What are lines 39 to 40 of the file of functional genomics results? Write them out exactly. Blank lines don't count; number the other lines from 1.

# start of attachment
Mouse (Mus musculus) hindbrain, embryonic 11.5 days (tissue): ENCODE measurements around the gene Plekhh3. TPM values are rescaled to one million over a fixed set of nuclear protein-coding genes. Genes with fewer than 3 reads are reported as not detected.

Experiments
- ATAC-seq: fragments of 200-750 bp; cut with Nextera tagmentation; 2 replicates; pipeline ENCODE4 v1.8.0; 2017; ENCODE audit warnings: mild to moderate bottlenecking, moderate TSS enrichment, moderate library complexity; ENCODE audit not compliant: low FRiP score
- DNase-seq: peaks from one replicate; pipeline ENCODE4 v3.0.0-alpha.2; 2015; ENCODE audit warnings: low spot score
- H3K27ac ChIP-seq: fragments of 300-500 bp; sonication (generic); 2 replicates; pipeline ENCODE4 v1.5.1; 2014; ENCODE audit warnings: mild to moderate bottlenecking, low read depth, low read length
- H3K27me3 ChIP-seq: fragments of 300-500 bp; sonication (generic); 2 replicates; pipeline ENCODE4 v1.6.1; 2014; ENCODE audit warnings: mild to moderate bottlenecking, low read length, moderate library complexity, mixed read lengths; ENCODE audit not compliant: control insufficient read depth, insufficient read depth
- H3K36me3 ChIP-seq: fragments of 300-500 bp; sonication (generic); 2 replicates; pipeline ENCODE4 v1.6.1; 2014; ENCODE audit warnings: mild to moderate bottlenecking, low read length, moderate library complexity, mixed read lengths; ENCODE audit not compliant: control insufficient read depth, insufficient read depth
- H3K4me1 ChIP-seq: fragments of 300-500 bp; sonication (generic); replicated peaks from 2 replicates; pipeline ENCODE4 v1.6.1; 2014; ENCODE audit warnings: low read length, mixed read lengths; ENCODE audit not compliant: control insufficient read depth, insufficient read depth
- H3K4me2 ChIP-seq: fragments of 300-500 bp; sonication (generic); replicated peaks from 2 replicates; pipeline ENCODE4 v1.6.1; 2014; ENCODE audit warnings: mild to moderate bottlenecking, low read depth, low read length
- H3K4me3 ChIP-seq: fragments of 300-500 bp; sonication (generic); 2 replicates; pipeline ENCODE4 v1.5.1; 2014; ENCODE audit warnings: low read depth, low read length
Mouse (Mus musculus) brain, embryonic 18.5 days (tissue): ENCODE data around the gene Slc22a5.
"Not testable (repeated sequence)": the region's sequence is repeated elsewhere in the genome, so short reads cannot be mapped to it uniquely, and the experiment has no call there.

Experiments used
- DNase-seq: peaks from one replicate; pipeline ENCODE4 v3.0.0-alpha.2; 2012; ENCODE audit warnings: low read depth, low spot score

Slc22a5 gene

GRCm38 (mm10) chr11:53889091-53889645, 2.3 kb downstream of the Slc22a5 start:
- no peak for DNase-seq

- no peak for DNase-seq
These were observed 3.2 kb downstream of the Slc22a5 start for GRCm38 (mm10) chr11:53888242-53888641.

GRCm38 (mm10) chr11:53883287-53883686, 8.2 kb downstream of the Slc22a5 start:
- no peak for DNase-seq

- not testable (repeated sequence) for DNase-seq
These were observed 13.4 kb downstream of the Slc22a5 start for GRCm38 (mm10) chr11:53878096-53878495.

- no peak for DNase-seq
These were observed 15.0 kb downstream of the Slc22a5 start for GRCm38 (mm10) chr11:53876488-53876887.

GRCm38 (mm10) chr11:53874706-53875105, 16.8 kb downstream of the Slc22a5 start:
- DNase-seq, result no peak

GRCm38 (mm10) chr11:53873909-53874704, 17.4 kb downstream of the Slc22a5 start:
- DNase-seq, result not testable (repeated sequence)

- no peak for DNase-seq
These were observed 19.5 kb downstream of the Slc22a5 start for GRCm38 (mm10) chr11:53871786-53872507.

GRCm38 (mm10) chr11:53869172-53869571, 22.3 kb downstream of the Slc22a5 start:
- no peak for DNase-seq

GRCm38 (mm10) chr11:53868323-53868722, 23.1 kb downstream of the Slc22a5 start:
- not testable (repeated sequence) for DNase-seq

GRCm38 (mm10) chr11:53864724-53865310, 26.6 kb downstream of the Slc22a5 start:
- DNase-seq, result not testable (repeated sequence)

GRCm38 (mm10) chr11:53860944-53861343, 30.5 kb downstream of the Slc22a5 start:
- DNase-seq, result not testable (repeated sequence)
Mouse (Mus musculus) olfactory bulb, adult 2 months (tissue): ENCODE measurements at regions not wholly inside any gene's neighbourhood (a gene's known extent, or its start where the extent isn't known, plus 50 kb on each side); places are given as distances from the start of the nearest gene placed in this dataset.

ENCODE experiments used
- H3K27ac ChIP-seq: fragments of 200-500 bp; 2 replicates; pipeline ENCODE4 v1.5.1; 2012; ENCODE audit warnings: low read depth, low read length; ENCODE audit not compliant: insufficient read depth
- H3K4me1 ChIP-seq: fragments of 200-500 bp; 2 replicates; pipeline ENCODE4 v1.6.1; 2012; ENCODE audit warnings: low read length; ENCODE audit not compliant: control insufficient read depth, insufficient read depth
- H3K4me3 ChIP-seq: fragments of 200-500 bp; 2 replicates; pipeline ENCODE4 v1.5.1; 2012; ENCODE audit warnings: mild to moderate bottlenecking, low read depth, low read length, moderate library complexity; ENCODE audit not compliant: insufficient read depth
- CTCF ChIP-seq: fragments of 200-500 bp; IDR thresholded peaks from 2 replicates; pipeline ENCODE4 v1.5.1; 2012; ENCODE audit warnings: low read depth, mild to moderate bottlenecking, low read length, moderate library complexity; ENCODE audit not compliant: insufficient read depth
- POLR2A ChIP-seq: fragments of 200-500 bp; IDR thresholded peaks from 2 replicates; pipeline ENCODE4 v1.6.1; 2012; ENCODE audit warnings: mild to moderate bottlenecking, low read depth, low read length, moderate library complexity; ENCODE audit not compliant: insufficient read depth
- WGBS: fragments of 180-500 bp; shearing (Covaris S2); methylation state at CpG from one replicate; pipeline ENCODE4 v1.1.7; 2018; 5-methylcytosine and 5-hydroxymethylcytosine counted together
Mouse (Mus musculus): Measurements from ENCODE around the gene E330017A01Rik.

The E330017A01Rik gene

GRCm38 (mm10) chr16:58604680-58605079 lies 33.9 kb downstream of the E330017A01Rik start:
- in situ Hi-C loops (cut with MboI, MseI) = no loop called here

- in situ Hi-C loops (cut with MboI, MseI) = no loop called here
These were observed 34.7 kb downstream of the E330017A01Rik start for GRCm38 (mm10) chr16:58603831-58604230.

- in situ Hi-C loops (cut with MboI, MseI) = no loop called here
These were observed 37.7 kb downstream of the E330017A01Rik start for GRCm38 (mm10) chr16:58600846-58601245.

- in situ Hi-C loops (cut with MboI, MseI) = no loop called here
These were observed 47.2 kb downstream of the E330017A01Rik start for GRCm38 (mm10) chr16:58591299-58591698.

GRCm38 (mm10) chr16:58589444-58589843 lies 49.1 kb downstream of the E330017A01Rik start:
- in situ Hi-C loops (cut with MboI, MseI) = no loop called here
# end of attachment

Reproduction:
- DNase-seq, result not testable (repeated sequence)
Mouse (Mus musculus) olfactory bulb, adult 2 months (tissue): ENCODE measurements at regions not wholly inside any gene's neighbourhood (a gene's known extent, or its start where the extent isn't known, plus 50 kb on each side); places are given as distances from the start of the nearest gene placed in this dataset.